Murder site for the ostracised of Nazi war society

In August 1942, not quite one year after the “T4” programme had been halted, the staff of Hadamar State Sanatorium (Landesheilanstalt Hadamar) began to murder people again. From the outside, the institution resumed its operations and patients occupied wards. However, the new “everyday life” of the institution was characterised and determined by targeted killings. These killings took place in the context of “decentralised euthanasia”: During this time, murders were committed in numerous psychiatric institutions throughout the entire German Reich by means of administering overdoses of medication, starvation and extreme neglect. Today, the names of over 4,400 people that were murdered in Hadamar are known.

Hadamar became one of the central killing sites throughout the course of “decentralised euthanasia”. Unlike the “T4” programme, the murders were no longer organised from Berlin. The responsibility now lay to a large extent with state and regional administrations, which continued the “euthanasia” programme in their institutions without central instructions.

At the time, people from all across the German Reich and from German-occupied countries, mainly Poland and the Soviet Union, were admitted to Hadamar and murdered there. This led to a radical expansion of the victim group under the effects of the war. The people who were killed in Hadamar were those who were increasingly being branded as a “burden” in the context of the war efforts and within Nazi ideology.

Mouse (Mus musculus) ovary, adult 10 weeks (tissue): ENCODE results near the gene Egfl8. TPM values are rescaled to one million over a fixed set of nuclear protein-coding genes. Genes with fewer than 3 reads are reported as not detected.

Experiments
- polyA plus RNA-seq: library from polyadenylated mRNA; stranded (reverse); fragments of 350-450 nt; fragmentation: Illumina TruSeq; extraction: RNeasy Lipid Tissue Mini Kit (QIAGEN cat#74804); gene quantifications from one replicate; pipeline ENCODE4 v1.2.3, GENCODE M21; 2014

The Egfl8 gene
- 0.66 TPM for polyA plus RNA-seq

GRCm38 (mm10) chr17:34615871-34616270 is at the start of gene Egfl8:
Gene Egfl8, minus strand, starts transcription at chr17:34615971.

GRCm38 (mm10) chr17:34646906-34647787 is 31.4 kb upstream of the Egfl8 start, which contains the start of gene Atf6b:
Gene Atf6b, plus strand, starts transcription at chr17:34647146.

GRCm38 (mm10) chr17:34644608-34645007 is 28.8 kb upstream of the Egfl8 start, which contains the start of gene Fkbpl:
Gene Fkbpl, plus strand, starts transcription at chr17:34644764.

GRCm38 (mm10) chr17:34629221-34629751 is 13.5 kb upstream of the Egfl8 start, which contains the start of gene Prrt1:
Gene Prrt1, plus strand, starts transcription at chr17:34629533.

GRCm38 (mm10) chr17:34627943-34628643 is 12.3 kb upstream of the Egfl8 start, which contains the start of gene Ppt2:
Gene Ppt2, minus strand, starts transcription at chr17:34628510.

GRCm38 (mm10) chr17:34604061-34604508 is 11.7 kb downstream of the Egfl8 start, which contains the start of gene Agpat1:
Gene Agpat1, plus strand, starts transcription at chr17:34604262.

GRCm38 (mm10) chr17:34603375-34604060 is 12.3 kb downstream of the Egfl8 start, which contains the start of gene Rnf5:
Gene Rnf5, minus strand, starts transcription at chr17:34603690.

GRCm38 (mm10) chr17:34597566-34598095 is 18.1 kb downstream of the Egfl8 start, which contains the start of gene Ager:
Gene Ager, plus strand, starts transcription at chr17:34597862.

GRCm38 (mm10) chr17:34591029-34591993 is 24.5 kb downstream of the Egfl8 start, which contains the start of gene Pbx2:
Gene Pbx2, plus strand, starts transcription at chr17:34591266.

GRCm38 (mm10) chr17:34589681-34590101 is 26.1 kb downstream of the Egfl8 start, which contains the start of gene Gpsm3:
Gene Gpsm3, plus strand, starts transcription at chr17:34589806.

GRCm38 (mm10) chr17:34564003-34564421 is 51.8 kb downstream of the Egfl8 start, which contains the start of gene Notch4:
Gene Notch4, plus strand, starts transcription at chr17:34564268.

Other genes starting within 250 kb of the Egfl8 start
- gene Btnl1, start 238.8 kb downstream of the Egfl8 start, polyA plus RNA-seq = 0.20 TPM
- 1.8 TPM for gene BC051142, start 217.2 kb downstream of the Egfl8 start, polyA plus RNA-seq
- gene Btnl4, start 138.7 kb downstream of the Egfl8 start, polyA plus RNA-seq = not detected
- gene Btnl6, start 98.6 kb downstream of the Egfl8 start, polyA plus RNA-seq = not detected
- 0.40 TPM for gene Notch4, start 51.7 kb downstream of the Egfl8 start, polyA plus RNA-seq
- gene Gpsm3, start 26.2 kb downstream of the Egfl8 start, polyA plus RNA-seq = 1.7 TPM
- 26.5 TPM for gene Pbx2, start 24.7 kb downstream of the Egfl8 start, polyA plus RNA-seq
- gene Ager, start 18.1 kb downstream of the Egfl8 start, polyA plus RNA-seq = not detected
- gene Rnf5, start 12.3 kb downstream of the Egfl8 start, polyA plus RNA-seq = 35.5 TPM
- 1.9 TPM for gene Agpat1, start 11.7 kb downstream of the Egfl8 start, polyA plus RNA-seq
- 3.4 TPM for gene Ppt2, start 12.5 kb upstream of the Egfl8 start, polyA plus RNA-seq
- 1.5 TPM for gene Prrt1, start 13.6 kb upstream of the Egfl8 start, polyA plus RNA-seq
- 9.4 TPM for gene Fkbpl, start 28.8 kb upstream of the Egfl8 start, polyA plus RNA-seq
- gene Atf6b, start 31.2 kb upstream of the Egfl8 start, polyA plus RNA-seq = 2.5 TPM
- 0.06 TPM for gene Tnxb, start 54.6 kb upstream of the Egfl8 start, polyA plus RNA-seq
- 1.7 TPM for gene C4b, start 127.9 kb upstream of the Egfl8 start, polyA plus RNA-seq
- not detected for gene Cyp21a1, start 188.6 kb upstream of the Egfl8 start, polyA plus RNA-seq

Up to 1945, these institutional wards saw many deaths: the mentally ill from shell-shock, former soldiers of the Wehrmacht and Waffen-SS as well as mentally ill forced workers, but also children and adolescents. In addition, from 1943/44 people were also being murdered irrespective of psychiatric diagnoses: mainly forced workers with tuberculosis and Jewish “mixed children” (Mischlingskinder) who had been transferred to Hadamar from care facilities.
On a daily basis, medical staff would select those on site who were to be murdered. The murder itself was then carried out individually by the nursing staff on duty. After being admitted to Hadamar, chances of survival were next to nothing. Only in exceptional cases did people survive for more than a few weeks or months. One of the selection factors known today that determined when a murder would take place was if a person was still able to work.

Relatives were systematically lied to about the fate of their family members. The same applied to their family member’s final resting place. Starting in 1942, the majority of those murdered were buried in mass graves. As a cover, an institutional cemetery was created with fake individual graves.

With the arrival of US soldiers on 26 March 1945, World War II ended and with it, Nazi rule in the town of Hadamar and in the killing centre. But even in the days, weeks and partly months following, people continued to die as a result of the extreme neglect and starvation they had suffered before.

Lt. Alexander J. Wedderburn, photographer with the 28th Infantry Division, First US Army, views the cemetery at the Hadamar Institute, where victims of the Nazi euthanasia program were buried in mass graves. Foto: United States Holocaust Memorial Museum, courtesy of Rosanne Bass Fulton, Photograph Number: 05508

Literature: Jan Erik Schulte, Die „Euthanasie“-Tötungsanstalt Hadamar und die Ausdehnung der Mordaktionen 1942 bis 1945, in: Andreas Hedwig and Dirk Petter (ed.), Auslese der Starken – „Ausmerzung“ der Schwachen. Eugenik und NS-„Euthanasie“ im 20. Jahrhundert, Marburg 2017, p. 117–135.